The holidays are busy for most people, but this year a certain mascot is finding himself busier than ever.
Uga X, known as Que before he took over the mascot mantle in November 2015, and his handler Charles Seiler usually have a busy bowl season. But this year the season is heightened with Georgia heading to the Rose Bowl to face Oklahoma on Jan. 1 in one semifinal of the College Football Playoff.
“We typically look at it as ‘Do another game then do another game,’ ” Seiler said. “Then after the season is over, we kind of shake our heads and say, ‘Wow. What all was that that we just did?’ Because we really don’t have time to think about it.”
Between taking media requests and scheduling events, the Seiler family used Christmas as a way to take a breath before the Rose Bowl craziness ensues.
Besides, Uga had some presents to open, too.
“I have already received a lot of fan mail for him,” Seiler said. “One lady has been sending him a homemade Christmas ornament usually based on the bowl game that we go to since I was in school.”
Other gifts for Uga this year included a care package from his veterinarian, with more dog treats than he will know what to do with, according to Seiler, and a large stack of letters from children who wrote to Uga instead of Santa.
But the best gift for Uga is the opportunity to cheer on Georgia on Jan. 1 in Pasadena, Calif. Seiler doesn’t really know what his plans are once he gets to California.
“We do what we can do, and we plan the best we can,” Seiler said about his hectic holiday schedule. “Most people would freak out to know that Uga doesn’t really know exactly what his plans are, simply because they are tentative at this point.”
Seiler said that it is important to keep Uga on a set schedule, even in California and even though he is not exactly sure what that schedule will look like. But the actual schedule for Uga once in California will not be as strenuous as the schedule the family has to take to get to California from their home in Savannah.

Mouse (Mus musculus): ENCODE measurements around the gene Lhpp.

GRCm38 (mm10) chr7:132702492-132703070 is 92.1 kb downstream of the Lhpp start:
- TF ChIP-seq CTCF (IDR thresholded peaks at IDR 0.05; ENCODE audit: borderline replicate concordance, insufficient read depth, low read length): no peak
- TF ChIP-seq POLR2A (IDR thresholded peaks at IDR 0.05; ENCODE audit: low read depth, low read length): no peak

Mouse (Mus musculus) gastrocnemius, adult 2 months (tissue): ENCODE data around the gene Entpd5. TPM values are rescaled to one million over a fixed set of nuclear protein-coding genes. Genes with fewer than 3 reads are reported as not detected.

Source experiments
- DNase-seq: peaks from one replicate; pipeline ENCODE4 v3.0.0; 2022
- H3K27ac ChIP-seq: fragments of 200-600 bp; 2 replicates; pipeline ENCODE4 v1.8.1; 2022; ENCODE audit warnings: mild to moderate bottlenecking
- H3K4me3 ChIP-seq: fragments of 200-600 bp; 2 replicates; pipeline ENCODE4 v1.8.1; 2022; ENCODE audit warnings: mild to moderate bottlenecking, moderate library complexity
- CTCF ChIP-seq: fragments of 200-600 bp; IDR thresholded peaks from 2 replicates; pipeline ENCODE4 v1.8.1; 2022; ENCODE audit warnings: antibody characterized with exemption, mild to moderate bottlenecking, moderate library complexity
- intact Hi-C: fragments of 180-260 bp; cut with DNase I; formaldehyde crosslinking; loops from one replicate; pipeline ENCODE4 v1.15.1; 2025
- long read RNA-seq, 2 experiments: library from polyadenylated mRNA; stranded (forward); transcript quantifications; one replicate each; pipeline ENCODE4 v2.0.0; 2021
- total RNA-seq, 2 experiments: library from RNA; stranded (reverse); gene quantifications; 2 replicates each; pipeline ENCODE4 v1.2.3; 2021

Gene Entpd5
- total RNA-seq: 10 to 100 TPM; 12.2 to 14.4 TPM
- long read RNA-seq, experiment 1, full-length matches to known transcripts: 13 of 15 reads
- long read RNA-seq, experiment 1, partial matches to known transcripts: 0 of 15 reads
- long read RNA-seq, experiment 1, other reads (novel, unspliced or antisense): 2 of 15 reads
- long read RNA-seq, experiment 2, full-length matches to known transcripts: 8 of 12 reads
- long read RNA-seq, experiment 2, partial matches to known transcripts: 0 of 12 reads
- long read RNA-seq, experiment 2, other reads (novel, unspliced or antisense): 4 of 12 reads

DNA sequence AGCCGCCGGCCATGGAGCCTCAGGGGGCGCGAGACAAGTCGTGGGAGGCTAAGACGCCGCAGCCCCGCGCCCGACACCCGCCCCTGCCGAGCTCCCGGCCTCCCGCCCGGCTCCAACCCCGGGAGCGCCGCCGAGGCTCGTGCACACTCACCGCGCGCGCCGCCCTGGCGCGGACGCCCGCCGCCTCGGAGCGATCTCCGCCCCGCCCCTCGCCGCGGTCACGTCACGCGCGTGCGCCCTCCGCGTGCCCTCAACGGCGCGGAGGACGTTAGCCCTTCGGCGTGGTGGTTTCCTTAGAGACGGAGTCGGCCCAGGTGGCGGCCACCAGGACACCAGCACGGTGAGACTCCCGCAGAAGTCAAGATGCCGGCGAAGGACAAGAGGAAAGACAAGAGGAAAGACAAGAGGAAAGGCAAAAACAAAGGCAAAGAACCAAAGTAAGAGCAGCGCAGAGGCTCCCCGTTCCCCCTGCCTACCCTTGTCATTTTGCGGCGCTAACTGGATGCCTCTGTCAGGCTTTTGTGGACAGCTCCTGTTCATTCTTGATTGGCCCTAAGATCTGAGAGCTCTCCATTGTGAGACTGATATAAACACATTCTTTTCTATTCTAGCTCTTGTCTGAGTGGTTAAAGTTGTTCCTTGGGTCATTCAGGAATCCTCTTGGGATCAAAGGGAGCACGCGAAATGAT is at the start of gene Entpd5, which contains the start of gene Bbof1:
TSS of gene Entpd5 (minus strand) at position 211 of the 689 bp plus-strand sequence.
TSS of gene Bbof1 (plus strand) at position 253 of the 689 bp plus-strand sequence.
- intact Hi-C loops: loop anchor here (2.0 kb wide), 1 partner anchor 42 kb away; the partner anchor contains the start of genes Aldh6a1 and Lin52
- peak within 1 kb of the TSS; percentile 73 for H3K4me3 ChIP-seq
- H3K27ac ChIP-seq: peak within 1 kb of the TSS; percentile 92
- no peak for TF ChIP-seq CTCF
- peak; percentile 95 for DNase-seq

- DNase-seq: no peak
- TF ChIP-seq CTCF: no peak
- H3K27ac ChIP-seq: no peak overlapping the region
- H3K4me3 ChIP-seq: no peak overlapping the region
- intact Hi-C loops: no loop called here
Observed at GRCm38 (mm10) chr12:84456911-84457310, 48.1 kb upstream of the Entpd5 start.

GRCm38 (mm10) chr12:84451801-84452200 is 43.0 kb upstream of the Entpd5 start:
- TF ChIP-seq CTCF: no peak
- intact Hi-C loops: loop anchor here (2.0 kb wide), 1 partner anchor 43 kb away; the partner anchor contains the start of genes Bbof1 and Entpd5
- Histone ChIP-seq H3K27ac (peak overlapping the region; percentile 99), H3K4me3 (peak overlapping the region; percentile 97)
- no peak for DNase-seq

“I think the biggest challenge on this trip will be the fact that we have to drive five hours to Athens, then two hours by bus to Atlanta and then get in a plane and go five and a half hours,” Seiler said. “We are pretty much going to be spending a whole day of travel, and that kind of throws the dog off.”
But Seiler is prepared. He has specific medicine for Uga’s ears for the long plane ride.
And while Seiler and his family are invited to many events the day of the Rose Bowl, it’s important that Uga, like the players taking the field for Georgia on that same day, stays in the zone.
“We try to keep the dog on schedule because if he does anything active before the game, he will typically sleep during the second half of the game,” Seiler said. “At the end of the day, he is out there to be the mascot of the game, so we want him to be raring to go when the game starts.”
But if anyone will be ready to go when the Rose Bowl finally rolls around, it will be Uga.
Seiler describes Uga X as more “modest” than other dogs of his lineage, but he does everything that is asked of him.
“This dog is very calm, which makes him really good for taking pictures with children. But you can kind of time your watch; he’ll do something for 45 minutes, and then it is time for him to move on, and when that happens we have to move on,” Seiler said. “But by and large, this dog has done everything he is supposed to do. We are still working on a few things, but I think he is getting to really enjoy it.”
And he will enjoy this coming game as the first official Uga to make an appearance at the Rose Bowl. In 1943, the last time Georgia went to the Rose Bowl, there was no official mascot on record because of war times. After the 1943 season, a bulldog named Mr. Angel took over in 1944.
So, as the football team prepares to be the first Georgia team to play at the Rose Bowl in more than seven decades, Uga X prepares to be the first official Georgia dog to roam the sidelines at the Rose Bowl … ever.
Never miss a minute of the Georgia Bulldogs. Subscribe to myAJC